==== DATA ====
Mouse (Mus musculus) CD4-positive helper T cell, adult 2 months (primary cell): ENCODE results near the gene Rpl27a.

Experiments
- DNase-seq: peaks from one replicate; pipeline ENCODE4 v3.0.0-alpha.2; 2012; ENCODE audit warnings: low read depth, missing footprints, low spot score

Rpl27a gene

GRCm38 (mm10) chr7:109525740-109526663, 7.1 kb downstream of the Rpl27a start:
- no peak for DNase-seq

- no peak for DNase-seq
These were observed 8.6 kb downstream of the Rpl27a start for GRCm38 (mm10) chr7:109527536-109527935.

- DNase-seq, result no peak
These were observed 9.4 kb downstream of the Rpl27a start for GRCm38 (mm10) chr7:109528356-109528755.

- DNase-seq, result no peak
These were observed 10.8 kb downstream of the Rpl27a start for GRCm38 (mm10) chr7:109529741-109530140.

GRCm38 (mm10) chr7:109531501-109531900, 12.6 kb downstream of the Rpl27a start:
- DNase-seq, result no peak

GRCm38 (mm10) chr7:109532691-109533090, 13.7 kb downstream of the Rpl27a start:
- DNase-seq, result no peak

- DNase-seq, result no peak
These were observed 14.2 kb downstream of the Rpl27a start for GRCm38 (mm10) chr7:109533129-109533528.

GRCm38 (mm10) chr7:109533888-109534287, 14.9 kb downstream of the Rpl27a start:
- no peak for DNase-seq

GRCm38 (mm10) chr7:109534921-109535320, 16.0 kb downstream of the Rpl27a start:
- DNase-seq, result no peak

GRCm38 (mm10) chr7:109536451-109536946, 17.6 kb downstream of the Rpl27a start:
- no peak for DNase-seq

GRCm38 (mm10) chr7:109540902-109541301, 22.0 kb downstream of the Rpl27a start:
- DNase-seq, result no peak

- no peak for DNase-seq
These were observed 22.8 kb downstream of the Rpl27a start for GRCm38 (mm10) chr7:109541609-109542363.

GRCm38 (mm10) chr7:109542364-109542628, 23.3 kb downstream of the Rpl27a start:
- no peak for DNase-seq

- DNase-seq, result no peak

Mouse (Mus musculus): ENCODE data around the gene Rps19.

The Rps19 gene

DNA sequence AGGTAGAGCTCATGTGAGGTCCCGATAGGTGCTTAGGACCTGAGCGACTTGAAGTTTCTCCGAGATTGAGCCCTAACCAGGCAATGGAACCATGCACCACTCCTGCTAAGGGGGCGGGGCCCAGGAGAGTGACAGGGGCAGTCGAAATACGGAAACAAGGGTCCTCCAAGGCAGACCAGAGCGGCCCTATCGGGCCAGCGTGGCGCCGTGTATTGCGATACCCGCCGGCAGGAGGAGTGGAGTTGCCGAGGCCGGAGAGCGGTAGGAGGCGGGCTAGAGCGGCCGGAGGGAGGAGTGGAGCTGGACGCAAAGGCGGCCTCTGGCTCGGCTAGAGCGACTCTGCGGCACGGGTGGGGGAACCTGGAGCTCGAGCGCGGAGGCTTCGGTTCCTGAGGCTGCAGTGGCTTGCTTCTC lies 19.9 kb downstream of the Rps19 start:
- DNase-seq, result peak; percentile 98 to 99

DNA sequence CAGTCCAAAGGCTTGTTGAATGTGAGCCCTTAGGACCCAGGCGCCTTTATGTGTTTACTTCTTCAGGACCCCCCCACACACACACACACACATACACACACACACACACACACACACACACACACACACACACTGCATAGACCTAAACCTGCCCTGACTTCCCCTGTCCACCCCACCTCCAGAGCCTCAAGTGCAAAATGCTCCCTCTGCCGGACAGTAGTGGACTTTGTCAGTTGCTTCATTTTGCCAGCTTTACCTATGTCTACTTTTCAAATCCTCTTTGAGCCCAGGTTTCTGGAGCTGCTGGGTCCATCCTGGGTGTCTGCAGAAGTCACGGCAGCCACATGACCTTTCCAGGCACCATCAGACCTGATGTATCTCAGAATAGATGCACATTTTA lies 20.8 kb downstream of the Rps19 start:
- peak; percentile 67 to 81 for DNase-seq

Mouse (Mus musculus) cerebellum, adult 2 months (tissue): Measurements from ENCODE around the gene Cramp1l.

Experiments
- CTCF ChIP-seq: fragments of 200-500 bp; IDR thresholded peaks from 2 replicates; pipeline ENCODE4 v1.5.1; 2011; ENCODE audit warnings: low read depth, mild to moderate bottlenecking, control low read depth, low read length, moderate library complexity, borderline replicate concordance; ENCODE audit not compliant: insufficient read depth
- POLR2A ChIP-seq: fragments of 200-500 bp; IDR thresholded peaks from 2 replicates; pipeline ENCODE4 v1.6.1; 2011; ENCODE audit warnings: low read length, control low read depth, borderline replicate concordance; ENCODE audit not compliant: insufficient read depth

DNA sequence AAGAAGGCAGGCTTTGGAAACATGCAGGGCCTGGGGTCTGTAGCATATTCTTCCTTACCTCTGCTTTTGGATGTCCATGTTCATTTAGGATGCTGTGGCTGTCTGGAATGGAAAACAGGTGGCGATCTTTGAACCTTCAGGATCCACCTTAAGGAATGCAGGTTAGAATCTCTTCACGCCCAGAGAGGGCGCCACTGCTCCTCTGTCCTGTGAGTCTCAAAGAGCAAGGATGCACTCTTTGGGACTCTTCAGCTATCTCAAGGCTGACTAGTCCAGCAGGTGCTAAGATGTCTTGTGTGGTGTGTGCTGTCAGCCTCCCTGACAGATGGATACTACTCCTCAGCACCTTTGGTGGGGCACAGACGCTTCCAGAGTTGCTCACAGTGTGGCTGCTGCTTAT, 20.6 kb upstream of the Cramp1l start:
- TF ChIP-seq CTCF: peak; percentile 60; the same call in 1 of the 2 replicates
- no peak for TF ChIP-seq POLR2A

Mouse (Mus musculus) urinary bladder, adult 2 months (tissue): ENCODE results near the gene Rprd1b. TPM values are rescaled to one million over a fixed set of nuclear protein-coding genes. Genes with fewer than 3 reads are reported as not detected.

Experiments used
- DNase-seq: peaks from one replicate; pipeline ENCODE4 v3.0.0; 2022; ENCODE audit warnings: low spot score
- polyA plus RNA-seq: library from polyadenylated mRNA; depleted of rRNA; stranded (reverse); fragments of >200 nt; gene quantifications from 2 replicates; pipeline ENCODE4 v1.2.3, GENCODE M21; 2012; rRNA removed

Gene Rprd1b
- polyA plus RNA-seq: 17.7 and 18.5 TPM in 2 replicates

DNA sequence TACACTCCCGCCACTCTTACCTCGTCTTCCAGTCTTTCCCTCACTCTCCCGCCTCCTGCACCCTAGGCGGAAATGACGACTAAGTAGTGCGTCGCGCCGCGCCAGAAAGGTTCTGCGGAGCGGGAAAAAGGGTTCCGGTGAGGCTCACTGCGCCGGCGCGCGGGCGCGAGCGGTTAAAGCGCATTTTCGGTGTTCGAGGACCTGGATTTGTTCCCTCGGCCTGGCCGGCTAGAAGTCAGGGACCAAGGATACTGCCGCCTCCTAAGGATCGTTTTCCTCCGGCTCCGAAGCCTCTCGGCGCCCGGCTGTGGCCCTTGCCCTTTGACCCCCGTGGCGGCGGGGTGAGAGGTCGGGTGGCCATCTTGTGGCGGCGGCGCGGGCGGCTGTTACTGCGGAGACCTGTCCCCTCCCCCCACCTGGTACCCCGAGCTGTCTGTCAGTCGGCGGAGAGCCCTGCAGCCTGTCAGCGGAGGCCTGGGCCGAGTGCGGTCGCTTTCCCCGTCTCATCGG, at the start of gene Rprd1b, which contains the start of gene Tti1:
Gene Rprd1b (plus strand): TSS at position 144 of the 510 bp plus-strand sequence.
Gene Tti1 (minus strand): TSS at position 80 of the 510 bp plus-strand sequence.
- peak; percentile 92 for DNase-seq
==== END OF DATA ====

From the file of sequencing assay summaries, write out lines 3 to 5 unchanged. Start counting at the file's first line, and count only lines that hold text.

- DNase-seq: peaks from one replicate; pipeline ENCODE4 v3.0.0-alpha.2; 2012; ENCODE audit warnings: low read depth, missing footprints, low spot score

Rpl27a gene

GRCm38 (mm10) chr7:109525740-109526663, 7.1 kb downstream of the Rpl27a start: